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THE ROAD WAS A KILLER, HARDLY WIDER THAN a decent stream of spit and snaking like a cobra between giant bushes loaded with strange flowers that resembled drops of blood.
She had to remind herself that the trip had been her idea—love was another killer—but how could she have known driving in western Ireland meant risking life and limb at every curve?
Rural Ireland, she thought, holding her breath as they zipped around the next turn on the Journey of Death. Where the towns were barely a hiccup on the landscape, and where she was pretty damn sure the cows outnumbered the people. And the sheep outnumbered the cows.
And why didn’t that cause anyone concern? she wondered. Didn’t people consider what could happen if armies of farm animals united in revolt?
When Murder Road finally carved its way out of the blood-drop bushes, the world opened up into fields and hills, green, green, eerily green against a sky stacked with clouds that couldn’t decide if they wanted to rain or just sit there ominously. And she knew those dots all over the green were sheep and cows.
Probably discussing war strategy.
She’d actually seen them hanging around those weird—and okay, a little bit fascinating—stone ruins. Towering, tumbling places that had maybe been castles or forts. A good place for armies of farm animals to plot their revolt.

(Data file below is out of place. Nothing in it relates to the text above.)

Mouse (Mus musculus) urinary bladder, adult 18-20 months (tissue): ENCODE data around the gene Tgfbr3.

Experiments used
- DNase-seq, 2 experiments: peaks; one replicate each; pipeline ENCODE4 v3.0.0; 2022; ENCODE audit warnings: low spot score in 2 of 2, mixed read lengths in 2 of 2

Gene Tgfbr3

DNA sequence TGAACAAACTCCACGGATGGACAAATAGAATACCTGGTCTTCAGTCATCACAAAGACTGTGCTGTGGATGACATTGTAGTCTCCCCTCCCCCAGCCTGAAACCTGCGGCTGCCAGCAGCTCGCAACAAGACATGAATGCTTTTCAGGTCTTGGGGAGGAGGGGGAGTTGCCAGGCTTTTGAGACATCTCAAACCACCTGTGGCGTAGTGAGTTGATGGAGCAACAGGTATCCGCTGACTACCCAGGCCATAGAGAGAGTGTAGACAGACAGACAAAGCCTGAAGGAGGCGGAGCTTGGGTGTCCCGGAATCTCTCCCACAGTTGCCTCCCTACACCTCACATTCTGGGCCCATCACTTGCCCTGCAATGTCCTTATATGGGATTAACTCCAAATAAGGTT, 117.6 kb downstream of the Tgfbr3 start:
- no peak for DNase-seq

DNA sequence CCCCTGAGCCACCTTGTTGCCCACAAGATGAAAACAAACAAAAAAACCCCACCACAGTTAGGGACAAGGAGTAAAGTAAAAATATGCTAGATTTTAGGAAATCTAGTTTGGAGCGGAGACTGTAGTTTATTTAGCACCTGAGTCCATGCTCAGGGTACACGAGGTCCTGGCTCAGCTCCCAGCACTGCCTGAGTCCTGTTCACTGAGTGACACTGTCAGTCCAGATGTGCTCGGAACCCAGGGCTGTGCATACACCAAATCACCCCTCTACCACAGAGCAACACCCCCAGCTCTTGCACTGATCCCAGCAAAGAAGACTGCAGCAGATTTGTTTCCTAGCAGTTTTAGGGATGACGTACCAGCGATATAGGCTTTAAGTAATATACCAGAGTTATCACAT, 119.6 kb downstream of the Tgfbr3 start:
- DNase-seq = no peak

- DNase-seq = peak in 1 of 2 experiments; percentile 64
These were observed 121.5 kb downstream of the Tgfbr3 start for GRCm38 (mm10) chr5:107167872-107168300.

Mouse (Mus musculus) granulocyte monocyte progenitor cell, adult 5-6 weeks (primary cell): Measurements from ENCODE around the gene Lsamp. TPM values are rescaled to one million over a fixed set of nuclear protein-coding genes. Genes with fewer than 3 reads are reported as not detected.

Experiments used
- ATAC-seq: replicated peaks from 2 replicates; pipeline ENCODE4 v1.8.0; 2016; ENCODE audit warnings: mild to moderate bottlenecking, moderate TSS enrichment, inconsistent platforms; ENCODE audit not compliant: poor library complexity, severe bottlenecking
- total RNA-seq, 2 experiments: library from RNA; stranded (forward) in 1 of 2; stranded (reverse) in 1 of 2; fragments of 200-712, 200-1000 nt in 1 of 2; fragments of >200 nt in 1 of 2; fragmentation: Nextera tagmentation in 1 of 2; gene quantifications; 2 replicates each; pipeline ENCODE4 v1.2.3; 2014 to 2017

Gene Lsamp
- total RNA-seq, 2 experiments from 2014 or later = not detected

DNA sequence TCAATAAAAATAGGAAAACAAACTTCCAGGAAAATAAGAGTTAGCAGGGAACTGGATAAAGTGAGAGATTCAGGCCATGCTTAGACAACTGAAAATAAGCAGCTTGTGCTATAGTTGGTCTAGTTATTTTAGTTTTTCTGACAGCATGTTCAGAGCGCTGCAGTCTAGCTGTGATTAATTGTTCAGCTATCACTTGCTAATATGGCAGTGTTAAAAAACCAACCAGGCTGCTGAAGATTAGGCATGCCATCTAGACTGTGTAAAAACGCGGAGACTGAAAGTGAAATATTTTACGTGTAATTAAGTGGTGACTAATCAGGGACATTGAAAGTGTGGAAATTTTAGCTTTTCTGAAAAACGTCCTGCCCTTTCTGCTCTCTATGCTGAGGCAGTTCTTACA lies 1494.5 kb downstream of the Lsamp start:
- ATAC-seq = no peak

Maybe it was beautiful in a hang-the-painting-on-your-wall kind of way, but it just wasn’t natural. No, it was too natural, she corrected. That was the deal, too much nature, too much open. Even the houses scattered over the endless landscape insisted on decking themselves out with flowers. Everything blooming, colors smashed against colors, shapes against shapes.
She’d even seen clothes hanging on lines like executed prisoners. It was 2060, for God’s sake. Didn’t people out here own drying units?
And speaking of that—yeah, speaking of that—where was all the air traffic? She’d barely spotted a handful of airtrams, and not a single ad blimp lumbered overhead blasting out its hype on sales.
No subway, no glide carts, no tourists blissfully providing marks for street thieves, no maxibuses farting, no Rapid Cab drivers cursing.
God, she missed New York.
She couldn’t even risk driving to take her mind off it, as for some cruel, inexplicable reason people over here insisted on driving on the wrong side of the road.
She was a cop, sworn to protect and serve, so she could hardly get behind the wheel on these death-trap roads where she’d probably end up mowing down innocent civilians. And maybe some farm animals while she was at it.
She wondered if they’d ever get where they were going, and what the odds were of getting there in one piece.
Maybe she should run some probabilities.
The road narrowed again, boxed in again, and Lieutenant Eve Dallas, veteran murder cop, pursuer of psychopaths, serial killers, homicidal deviants, fought to hold back a squeal as her side of the car lightly kissed the hedges.